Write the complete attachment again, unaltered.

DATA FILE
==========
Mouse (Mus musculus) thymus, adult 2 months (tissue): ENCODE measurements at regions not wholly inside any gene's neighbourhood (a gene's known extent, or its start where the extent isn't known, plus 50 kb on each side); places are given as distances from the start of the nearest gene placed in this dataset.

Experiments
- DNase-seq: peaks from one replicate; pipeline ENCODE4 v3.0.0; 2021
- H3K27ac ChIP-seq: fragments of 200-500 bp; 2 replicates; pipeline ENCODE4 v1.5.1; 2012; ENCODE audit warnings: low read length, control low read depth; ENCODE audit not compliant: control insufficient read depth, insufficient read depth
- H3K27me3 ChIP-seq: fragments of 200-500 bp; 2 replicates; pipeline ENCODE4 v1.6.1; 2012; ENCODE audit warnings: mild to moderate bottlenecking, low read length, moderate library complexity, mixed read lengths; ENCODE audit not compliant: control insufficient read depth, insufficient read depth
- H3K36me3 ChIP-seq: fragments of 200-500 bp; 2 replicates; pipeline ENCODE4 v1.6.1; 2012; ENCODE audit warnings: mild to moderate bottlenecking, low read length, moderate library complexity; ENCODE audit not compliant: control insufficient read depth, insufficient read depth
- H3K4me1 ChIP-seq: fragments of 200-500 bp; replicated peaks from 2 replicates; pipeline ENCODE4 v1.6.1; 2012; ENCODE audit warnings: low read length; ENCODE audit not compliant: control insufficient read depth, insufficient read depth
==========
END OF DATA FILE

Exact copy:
Mouse (Mus musculus) thymus, adult 2 months (tissue): ENCODE measurements at regions not wholly inside any gene's neighbourhood (a gene's known extent, or its start where the extent isn't known, plus 50 kb on each side); places are given as distances from the start of the nearest gene placed in this dataset.

Experiments
- DNase-seq: peaks from one replicate; pipeline ENCODE4 v3.0.0; 2021
- H3K27ac ChIP-seq: fragments of 200-500 bp; 2 replicates; pipeline ENCODE4 v1.5.1; 2012; ENCODE audit warnings: low read length, control low read depth; ENCODE audit not compliant: control insufficient read depth, insufficient read depth
- H3K27me3 ChIP-seq: fragments of 200-500 bp; 2 replicates; pipeline ENCODE4 v1.6.1; 2012; ENCODE audit warnings: mild to moderate bottlenecking, low read length, moderate library complexity, mixed read lengths; ENCODE audit not compliant: control insufficient read depth, insufficient read depth
- H3K36me3 ChIP-seq: fragments of 200-500 bp; 2 replicates; pipeline ENCODE4 v1.6.1; 2012; ENCODE audit warnings: mild to moderate bottlenecking, low read length, moderate library complexity; ENCODE audit not compliant: control insufficient read depth, insufficient read depth
- H3K4me1 ChIP-seq: fragments of 200-500 bp; replicated peaks from 2 replicates; pipeline ENCODE4 v1.6.1; 2012; ENCODE audit warnings: low read length; ENCODE audit not compliant: control insufficient read depth, insufficient read depth